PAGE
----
Chapter 4

Roaming the Streets of Saigon

During off days, which were many, I roamed the city with a new camera I’d bought at the PX. This display of American excess annoyed Phil who refused to be seen with me toting my camera gear. But tote I did. With the help of film at well under a dollar a roll and similarly priced processing I used hundreds of rolls of film. For me, the sheltered product of suburban Seattle, Saigon was a zoo filled with exotic things and people. I was a naive eyed observer in a strange new world.

In my exploring I used mostly public transportation when I wasn’t walking, only occasionally borrowing a motorbike from a friend. Saigon had many forms of public transportation, all of them seeming suicidal. The cyclos, brightly painted and decorated tricycles, sometimes called tuk tuks, were most to be feared. Belching blue exhaust and driven as fast as possible, they left all of Saigon in a dense blue haze. The passenger sat ahead and the driver behind — no bumper, only a step to assist you in and out. Brave men rode in them after a night of drinking.

Next in the order of suicidal transport were the blue and yellow, Renault 2CV, taxis They were just as aggressive in traffic as the Tuk tuks and nearly always driven by a middle-aged man who had wedged a large bag of weed between the windshield and the dashboard. At any of the many traffic jams he might pull the bag down and roll a large joint. He might sell you a little too.

The cheapest and safest were the jitneys. These were Italian, Lambretta, three-wheeled trucks with a covered bed and benches, also with a two-stroke engine making blue smoke. There was room in the bed for about eight Veitnamese people but it was a tight squeeze for a six-foot american.

Street scenes in Saigon were like nothing I’ve seen before or since. Bamboo scaffolding, many stories high next to buildings under construction, facilitated raising buckets of concrete mixed on the ground from piles of sand and gravel obscuring the sidewalk and spilling out into the street. Piles and piles of red bricks, new and from tear-downs were raised with rope windlasses to the top of the scaffolds.

Creaking ox carts shared the streets with flatbed trucks, overloaded with bricks or cement, their springs stacked with double the normal number of leaves. Honda step-throughs weaved in and out, sometimes with a dozen live chickens hung from the handlebars by their feet. Whole families rode one behind the other on small motorcycles. Human-powered tricycles pulled passengers, shielded from the sun under canvas tops. Gangs of young men roared about on motorcycles without mufflers. Saigon Police cruised on green Harley Sportsters provided by the Americans. And the green military busses on their routes between various military installations and hotels, roared along the streets, horns blaring, scattering pedestrians and other traffic in their wake.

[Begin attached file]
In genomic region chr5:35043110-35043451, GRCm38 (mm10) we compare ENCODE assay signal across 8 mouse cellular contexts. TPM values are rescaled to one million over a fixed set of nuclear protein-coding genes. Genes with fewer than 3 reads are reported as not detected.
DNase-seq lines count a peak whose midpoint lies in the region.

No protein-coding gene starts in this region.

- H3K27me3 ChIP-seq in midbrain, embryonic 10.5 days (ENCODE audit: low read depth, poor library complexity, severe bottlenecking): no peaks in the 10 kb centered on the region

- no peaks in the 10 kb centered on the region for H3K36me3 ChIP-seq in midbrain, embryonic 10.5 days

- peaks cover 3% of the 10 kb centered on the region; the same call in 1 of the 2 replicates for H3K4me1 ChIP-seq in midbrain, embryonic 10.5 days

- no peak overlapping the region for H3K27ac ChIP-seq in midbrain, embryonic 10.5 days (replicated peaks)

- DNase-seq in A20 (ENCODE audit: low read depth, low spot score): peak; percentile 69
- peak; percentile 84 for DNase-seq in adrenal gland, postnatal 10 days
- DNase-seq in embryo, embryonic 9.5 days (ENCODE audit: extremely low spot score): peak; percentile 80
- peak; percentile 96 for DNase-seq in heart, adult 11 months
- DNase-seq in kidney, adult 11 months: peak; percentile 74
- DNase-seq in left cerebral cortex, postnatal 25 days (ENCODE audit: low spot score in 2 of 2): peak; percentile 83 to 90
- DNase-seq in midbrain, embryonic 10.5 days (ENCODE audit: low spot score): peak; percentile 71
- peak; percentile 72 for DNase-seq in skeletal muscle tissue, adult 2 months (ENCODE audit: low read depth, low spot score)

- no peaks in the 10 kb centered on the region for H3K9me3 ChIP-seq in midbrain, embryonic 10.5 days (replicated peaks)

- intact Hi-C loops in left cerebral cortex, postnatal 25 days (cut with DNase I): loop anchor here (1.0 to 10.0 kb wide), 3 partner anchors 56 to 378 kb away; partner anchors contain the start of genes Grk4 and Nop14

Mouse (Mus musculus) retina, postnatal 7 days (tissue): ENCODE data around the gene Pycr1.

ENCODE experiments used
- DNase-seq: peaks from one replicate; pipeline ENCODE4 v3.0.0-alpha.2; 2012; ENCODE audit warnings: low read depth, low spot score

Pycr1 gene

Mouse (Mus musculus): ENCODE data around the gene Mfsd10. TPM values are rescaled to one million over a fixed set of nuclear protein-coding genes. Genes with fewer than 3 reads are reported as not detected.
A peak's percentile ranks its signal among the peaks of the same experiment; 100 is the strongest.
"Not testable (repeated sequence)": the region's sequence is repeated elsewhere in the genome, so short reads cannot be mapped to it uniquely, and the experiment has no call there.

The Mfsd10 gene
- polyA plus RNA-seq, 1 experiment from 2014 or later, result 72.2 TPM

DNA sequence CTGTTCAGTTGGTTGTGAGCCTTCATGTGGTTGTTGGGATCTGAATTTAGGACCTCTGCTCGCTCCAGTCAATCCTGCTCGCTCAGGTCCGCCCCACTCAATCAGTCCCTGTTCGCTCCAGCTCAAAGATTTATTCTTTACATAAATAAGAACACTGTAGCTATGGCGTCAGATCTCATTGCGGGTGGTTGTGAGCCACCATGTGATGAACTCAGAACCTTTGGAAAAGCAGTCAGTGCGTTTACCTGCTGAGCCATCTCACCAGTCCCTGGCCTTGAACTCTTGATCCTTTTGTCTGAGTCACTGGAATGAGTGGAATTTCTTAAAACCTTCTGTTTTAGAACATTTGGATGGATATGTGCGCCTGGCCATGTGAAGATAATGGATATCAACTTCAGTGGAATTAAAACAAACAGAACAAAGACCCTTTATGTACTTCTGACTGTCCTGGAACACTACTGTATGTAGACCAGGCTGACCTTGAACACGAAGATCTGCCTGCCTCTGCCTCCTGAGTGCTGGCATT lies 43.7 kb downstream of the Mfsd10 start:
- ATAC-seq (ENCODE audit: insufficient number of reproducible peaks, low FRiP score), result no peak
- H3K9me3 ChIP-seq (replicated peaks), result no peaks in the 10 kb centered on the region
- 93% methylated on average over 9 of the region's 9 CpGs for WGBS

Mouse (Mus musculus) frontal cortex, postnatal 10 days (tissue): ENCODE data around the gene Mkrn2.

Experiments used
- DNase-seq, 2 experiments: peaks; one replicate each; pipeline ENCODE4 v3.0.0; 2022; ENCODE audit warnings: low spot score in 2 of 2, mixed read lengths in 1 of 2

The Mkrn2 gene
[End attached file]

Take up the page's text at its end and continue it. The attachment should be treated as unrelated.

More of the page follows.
Children and old women carried rice and chicken or pork for hot lunches hanging from a coolie pole across their shoulders, cooker basket on one side, food basket on the other. At lunchtime construction workers abandoned their scaffolding and squatted on the sidewalk eating hot meals brought by the basket carriers.

And all along the sidewalks, people sat or slept on stacks of colorfully boxed American consumer goods, Coke, Pepsi, Pepsodent, Arid Extra Dry, Snickers, Campbell’s, all the items normally found in the military PX and off limits to vietnamese civilians. Motorcycle repair shops spilled out onto the sidewalk, new and used tires hung from pegs along the interior walls. The mechanics squatted next to the machines. Stacks of truck tires, mostly well used lined the walls and spilled into the street from dimly lit, cavernous garages that housed the thousands of trucks that choked the streets by day. Endless ranks of small motorbikes clustered around the cafes and offices, guarded by small boys paid a few piasters by owners wanting to keep the otherwise vandals employed.

The largest intersection in the city was a huge rotary with a market at its center. I knew it only as the Perlon market because of the huge Perlon Dental Creme signs ringing its perimeter. It is officially the Bến Thành Market. Inside was a fantastic array of wares from bolts of brightly colored cloth to local fresh vegetables, fish, barbecued chicken, pork, mounds of rice of every description, magazines, clear vinyl records of Vietnamese pop stars in red, blue and green and bootleg copies of American rock ’n roll in similar colors. And ubiquitous ceramic elephants with flower pots of various sizes on their backs.

2 thoughts on “Chapter 4

  1. HI Tom, so cool that you started a blog. As always, I really enjoy your stories, especially of your time in Viet Nam. I look forward to reading more of them. Susan

    Like

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